literature of the apocalypse_14

readings:
Ionesco: Rhinoceros
Powers: “Enquire Within Upon Everything”

notes & response:
-“I sometimes wonder if I exist myself.”
-“There are certain things which enter the minds of even people without one.”
-Logic vs. Justice
-The Rhinoceros appears at moments of intense hypocrisy; perhaps Ionesco’s principles of morality exist more within hypocrisy than anything else.
-A rational Logician explaining the concept of a syllogism to an old man
-Aren’t there often moments where you feel the pinch of your moral code?
-Willpower and cultural self-improvement to garner the affections of a woman
-“Collective Psychosis”—Botard (skeptical of the rhinos’ existence) thinks the illusory appearance of these rhinos is related to this.
-How does one solve “the rhino-riddle?”
-When faced with moral debates or dilemmas, we often avoid crashing through any walls in order to remain/appear polite. But what purpose does this serve?
-Misanthropic and savage, a cult of culture to cure the moral dilemma
-The evolution/devolution (?) of culture and society possibly pushed to a dead end
-Conformity to an immortality project
-“A full-blown rhino trying to break free.”
-Is the approach to an apocalypse fore fronted by hypocrisy and the desire to break free from the boundaries of cultural and societal norms?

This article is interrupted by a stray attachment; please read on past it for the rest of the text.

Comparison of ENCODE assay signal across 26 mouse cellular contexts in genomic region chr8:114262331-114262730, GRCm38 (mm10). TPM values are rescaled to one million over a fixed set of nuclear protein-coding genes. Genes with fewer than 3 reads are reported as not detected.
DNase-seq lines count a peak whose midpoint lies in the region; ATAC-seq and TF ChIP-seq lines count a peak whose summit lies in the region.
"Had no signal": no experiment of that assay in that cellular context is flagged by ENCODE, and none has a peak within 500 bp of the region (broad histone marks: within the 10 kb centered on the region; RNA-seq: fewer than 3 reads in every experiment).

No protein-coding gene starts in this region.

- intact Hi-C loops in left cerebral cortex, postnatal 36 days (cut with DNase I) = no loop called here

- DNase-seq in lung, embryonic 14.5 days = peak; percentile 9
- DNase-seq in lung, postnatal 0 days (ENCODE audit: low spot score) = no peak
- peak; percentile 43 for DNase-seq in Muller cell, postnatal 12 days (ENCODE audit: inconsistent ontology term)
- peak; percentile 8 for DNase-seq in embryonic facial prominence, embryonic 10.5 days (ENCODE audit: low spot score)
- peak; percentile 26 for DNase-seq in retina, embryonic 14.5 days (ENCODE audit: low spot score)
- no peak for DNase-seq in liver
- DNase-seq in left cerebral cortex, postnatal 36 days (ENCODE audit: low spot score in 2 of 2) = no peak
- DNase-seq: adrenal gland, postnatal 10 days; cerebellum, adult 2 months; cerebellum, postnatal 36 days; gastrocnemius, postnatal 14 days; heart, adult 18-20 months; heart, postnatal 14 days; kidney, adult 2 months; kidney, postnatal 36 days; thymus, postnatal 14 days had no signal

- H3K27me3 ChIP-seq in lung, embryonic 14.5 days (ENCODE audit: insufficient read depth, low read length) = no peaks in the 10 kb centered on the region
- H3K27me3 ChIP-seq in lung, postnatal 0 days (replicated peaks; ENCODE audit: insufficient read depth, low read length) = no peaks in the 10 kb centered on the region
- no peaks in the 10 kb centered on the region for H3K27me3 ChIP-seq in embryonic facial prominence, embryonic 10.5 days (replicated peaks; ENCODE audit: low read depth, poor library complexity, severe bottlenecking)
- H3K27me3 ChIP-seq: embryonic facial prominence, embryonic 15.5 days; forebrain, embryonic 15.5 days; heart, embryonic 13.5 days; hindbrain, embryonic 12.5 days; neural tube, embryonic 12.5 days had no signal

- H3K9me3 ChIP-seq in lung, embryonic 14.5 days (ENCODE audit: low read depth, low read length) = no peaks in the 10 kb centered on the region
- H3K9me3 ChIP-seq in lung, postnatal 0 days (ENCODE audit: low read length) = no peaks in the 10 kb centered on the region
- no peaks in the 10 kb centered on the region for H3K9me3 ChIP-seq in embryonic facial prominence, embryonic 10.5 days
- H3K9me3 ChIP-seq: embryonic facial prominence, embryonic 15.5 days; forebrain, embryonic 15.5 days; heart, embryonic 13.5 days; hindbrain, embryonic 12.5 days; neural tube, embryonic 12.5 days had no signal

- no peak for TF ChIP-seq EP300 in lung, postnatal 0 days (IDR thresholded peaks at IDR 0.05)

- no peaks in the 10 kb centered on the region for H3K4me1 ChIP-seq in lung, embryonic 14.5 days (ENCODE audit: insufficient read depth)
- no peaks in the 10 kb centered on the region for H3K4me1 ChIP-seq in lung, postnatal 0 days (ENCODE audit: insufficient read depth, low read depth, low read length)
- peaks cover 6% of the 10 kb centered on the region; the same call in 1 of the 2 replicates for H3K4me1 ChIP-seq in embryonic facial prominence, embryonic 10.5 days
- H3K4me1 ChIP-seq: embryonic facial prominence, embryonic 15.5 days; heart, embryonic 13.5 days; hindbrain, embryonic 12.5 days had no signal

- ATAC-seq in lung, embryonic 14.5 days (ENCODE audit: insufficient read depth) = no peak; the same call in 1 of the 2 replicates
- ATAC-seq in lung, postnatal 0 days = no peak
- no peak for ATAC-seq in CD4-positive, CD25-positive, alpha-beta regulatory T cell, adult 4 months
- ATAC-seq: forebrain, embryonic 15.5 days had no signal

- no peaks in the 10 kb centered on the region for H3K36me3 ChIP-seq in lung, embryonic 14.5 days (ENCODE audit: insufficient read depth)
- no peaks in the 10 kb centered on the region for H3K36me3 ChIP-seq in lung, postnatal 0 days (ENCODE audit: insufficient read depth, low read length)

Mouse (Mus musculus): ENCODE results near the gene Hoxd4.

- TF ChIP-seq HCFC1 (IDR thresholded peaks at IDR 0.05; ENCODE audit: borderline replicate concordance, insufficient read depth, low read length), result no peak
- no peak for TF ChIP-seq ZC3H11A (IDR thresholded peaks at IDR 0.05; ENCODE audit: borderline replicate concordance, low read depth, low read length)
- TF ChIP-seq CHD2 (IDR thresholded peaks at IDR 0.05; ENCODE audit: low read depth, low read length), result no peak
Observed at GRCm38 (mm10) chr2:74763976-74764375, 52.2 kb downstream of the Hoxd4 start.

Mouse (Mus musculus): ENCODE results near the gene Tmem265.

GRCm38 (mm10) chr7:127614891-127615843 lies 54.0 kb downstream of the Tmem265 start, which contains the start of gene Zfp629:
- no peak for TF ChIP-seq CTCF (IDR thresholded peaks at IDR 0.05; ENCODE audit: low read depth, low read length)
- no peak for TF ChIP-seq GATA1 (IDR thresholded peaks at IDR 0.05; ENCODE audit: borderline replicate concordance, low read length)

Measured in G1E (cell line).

-Here, the “apocalyptic imagination” seems to question tolerance and to what point to tolerate becomes self-defeating.
-There’s a “crumbling wall outside” that begs to be torn down—does that not suggest apocalypse?
-“Whether you wish to…I hope you will not fail to ‘Enquire Within.”
-To be a hypocrite implies conscious acting; however, conflicted contradictions seem to be a part of the human condition.
-To build an online mausoleum for the deceased digital that’s forgotten about and never dismantled.
-“The superior man is the one who fills his duty.”—What duty?
-“Accidental information poisoning.”—Today perhaps one duty is to poison—I mean, nourish—ourselves with “information.”
-“The story underwriting the boy’s entire life will turn out to be: ‘The hero goes on a journey…”
-“When he reaches seventy, the boy becomes convinced that his entire life is another person’s statistical speculation. But he is never able to prove this definitively.”
-“In this digitally restored life, the simulated boy will experience three scattered moments when he feels the infinite odds against any existence at all.”

The connection between these stories of apocalypse or how they relate to the “apocalyptic imagination” seems to be most prevalent within this idea of simulation. To me, it seems that if culture (or the “cult” of culture) were moving toward some form of apocalypse or demise, it would be a direct result of the simulation of daily life and progress rather than the actual manifestation of it. And similar to Rhinoceros, does that not make us all rhinoceroses [or rabbits, in Kesey’s vision in One Flew Over the Cuckoo’s Nest] in the sense that we’ve tapped into the hypocrisy of culture and therefore desire the ability to break down the wall? I think any understanding of an apocalypse suggests that there are parts moving against the machine—the machine of culture. It only seems fitting that a collective hypocrisy could take hold and “progress” the demise of a culture [and thus create a new one—clearly the Rhinoceri are “organizing”]. This sounds like devolution and apocalypse to me.

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